The goal of this edited volume is to radically transform the personal and social lives of the “diverse and different” who have been historically oppressed, as well as transform the dynamic interplay between the oppressed and oppressor so that all can realize their highest potential and self-actualize the creation of positive identities. The goal of the volume is to also promote the work of ending all forms of violence and oppression, or man's inhumanity to man. This goal may seem idealistic to some. But any mission that is destined to take a considerable amount of time to complete requires a clear vision. Thus, the stated goal represents articulation of the vision, whereas this book is just one foundation stone placed on the path toward fulfilling the mission. Indeed, the book may inspire many to place their foot on that path and to take social action for social justice, as well as forge social justice movements for the liberation of the oppressed. It is hoped that future research and scholarship will attest to this prediction.

    But, today, in the aftermath of September 11, 2001, attacks and the regional, national, and international forms of violence reigning around the globe, a desperate humanity yearning to be free calls out for this book, and the volume responds through delivery of the kind of handbook that can direct social justice movements for their liberation. In addition, the voices of those who died on September 11 and in countless other atrocious acts of violence that still haunt a global community some days, months, years, decades, and centuries later collectively rise from the realm of spirit, asking us all to dedicate our energies to bringing an end to all forms of violence and oppression. Toward that end, this volume responds to a collective chorus of voices calling for well-reasoned, nonviolent efforts and offers a practical handbook for ending man's inhumanity to man.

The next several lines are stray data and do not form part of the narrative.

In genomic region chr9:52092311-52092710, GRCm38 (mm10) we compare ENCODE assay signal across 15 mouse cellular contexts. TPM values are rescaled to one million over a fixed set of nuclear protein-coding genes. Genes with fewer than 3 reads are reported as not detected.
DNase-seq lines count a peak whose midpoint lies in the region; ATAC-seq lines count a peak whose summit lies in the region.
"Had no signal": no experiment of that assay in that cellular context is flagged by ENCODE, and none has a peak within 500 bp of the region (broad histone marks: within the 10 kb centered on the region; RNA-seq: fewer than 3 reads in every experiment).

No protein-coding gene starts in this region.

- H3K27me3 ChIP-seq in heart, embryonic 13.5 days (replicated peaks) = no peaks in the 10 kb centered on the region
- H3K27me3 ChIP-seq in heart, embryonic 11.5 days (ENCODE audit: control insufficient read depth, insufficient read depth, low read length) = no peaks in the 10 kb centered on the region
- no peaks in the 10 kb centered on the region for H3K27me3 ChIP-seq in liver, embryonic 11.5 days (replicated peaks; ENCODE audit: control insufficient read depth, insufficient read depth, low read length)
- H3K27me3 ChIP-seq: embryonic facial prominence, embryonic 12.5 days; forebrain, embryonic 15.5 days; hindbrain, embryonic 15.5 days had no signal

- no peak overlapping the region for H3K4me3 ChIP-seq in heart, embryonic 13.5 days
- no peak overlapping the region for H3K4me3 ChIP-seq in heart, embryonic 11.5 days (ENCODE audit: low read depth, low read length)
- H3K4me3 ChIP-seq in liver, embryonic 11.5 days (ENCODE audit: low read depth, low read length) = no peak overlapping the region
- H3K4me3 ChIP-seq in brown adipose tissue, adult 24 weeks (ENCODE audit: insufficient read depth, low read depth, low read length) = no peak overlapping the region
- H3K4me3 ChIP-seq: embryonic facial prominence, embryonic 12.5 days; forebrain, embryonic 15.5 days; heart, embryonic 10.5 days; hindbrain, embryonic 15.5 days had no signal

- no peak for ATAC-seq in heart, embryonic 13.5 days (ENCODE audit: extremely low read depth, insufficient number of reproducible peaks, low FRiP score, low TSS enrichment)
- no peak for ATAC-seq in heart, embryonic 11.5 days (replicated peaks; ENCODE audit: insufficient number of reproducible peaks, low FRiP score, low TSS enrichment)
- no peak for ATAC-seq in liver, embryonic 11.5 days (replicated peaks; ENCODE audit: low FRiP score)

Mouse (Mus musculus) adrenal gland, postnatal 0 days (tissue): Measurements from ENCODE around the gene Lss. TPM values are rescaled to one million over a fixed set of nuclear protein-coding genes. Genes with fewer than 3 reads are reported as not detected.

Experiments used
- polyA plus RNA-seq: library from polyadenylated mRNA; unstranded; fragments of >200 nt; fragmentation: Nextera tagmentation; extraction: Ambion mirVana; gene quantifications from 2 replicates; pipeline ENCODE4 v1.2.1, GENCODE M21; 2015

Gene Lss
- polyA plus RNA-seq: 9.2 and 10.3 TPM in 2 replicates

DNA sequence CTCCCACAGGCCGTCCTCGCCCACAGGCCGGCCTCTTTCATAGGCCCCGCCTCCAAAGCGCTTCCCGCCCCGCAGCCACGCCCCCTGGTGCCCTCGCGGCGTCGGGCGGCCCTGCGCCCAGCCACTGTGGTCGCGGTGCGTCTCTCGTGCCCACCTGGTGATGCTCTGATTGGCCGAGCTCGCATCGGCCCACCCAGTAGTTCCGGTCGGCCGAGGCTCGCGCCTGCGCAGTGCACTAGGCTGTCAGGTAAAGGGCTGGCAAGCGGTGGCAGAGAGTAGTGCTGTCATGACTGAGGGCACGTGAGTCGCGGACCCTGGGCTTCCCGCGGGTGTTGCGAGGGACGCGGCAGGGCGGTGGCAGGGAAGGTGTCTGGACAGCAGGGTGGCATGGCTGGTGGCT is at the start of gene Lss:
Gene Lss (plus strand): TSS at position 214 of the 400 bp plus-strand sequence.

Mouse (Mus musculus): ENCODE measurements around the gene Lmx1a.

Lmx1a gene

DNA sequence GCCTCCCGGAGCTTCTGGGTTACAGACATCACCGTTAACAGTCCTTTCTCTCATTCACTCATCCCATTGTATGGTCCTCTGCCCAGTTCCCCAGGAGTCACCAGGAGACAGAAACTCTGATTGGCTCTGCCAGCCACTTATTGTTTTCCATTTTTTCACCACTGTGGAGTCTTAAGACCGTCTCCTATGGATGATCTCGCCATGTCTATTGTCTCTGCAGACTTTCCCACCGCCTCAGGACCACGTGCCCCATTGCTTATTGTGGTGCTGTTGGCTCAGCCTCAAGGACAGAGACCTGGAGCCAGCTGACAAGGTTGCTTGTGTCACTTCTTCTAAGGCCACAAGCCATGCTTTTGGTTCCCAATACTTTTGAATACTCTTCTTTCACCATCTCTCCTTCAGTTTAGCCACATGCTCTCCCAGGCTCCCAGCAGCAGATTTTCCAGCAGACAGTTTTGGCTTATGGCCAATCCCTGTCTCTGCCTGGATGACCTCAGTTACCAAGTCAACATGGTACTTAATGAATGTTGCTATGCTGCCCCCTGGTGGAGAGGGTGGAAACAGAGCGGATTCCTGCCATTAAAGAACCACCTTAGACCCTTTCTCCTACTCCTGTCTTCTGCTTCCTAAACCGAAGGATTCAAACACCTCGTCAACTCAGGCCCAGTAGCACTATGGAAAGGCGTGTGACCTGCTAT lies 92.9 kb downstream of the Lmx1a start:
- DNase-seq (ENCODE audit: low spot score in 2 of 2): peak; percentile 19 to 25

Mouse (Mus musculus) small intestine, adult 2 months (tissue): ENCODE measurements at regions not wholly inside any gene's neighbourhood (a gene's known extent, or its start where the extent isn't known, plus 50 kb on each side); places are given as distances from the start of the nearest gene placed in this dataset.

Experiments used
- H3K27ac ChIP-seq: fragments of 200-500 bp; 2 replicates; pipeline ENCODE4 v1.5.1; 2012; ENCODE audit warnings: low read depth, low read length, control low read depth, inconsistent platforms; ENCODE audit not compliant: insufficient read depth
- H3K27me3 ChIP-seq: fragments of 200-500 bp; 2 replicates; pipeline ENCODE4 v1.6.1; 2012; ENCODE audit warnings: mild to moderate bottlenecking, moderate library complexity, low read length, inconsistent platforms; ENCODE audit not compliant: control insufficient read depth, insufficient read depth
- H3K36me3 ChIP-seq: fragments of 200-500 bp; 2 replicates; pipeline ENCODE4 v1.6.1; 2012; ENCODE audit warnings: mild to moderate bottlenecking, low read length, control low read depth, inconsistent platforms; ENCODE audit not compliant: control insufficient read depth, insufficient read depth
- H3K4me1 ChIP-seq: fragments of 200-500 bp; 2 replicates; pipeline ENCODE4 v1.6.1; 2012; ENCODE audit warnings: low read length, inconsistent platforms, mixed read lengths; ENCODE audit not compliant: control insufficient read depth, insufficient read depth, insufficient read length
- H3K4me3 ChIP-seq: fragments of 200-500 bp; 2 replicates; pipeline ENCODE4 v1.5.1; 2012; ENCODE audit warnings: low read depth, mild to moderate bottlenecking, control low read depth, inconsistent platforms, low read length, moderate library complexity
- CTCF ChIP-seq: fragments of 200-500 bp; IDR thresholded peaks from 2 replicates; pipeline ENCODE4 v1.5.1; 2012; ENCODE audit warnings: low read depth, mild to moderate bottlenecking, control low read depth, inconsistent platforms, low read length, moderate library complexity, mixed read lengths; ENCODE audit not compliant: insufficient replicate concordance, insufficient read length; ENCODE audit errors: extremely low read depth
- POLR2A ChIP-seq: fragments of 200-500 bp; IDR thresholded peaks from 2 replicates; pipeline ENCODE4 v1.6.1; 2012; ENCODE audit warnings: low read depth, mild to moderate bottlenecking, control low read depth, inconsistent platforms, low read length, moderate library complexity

Barbara C.Wallace

    Acknowledgments

    Barbara C. Wallace acknowledges the many members of her extended family: Nana Okomfohene Korantemaa Ayeboafo for her spiritual service, editorial assistance, love, and support, as well as Cynthia, Uriel, Tersh, Adrienne, Ramsey, Kippie, and Isabella for their foundation of love, support, and good times. Not to be forgotten are Asuo Opare and Menu Opare, Ivonne Miranda, Dr. James Rosado, and Mensa Atta. Teachers College family includes Marsha Streeter and Cynthia Green, as well as a host of many others, including many beloved students. Spiritual family includes Nana Asuo Gyebi, Nana Asi, Nana Anima, Nana Oparebea, Boafo Tigare, Suapem, and my dear friend of many years, Jesus. And not to be forgotten are my ancestors, going back to the very beginning of time.

    Robert T. Carter would like to acknowledge many as well: He acknowledges and expresses his gratitude for the dedication and diligence of Barbara C. Wallace in “shepherding” this project from beginning to end, as well as the contributors to this edited volume for their thoughtful, insightful work and their courage in sharing their experience and cutting-edge work in the area of violence.

    He would also like to acknowledge the staff from the annual winter roundtable conference and those people who support the winter roundtable from around the country. Acknowledgments must also go to the people at Teachers College who support the annual conference, as well as the union staff and professional staff who provide invaluable assistance from various offices around the college. Finally, he acknowledges his wife, Adrienne, and his family.

    Dedication